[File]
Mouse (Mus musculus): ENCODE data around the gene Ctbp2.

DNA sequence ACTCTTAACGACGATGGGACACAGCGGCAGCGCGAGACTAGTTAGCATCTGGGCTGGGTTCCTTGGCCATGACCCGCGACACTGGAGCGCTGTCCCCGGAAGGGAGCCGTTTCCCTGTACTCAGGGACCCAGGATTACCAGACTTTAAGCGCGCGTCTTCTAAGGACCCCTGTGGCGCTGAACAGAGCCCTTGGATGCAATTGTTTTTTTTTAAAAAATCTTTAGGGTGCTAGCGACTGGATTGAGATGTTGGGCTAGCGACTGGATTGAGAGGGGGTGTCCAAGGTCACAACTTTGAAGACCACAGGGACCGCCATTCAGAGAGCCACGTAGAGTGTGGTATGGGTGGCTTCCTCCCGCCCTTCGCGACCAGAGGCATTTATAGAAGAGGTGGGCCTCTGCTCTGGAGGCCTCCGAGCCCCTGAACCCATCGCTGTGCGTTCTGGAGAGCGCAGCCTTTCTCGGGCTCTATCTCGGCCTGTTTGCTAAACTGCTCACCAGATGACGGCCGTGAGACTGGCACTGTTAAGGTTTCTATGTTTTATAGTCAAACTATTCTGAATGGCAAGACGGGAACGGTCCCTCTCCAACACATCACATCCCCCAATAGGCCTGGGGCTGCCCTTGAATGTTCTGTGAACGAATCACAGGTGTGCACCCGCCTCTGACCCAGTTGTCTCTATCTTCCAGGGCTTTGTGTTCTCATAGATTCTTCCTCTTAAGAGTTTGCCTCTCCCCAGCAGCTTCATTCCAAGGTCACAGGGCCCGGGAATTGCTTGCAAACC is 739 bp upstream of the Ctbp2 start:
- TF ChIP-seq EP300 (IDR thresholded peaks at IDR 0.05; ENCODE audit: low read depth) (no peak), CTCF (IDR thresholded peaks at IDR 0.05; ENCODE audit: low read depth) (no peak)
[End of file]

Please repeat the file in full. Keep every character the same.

Mouse (Mus musculus): ENCODE data around the gene Ctbp2.

DNA sequence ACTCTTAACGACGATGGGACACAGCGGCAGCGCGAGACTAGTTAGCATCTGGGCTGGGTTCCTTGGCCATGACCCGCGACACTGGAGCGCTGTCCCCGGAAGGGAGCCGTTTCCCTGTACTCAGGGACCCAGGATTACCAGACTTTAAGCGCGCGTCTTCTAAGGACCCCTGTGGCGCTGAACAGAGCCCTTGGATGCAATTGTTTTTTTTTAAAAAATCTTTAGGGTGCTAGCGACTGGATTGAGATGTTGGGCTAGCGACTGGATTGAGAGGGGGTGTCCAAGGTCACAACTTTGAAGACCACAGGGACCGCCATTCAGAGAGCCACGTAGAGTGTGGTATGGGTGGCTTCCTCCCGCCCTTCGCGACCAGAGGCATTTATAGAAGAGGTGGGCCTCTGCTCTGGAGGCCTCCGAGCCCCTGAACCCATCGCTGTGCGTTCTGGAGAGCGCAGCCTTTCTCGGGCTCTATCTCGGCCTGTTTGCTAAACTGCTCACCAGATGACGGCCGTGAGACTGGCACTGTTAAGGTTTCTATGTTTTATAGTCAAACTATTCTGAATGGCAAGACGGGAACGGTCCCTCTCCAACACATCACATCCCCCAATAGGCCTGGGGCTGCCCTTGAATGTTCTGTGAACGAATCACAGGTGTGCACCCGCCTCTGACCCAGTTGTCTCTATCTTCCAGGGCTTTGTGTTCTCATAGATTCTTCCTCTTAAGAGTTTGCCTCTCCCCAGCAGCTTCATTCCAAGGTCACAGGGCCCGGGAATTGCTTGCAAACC is 739 bp upstream of the Ctbp2 start:
- TF ChIP-seq EP300 (IDR thresholded peaks at IDR 0.05; ENCODE audit: low read depth) (no peak), CTCF (IDR thresholded peaks at IDR 0.05; ENCODE audit: low read depth) (no peak)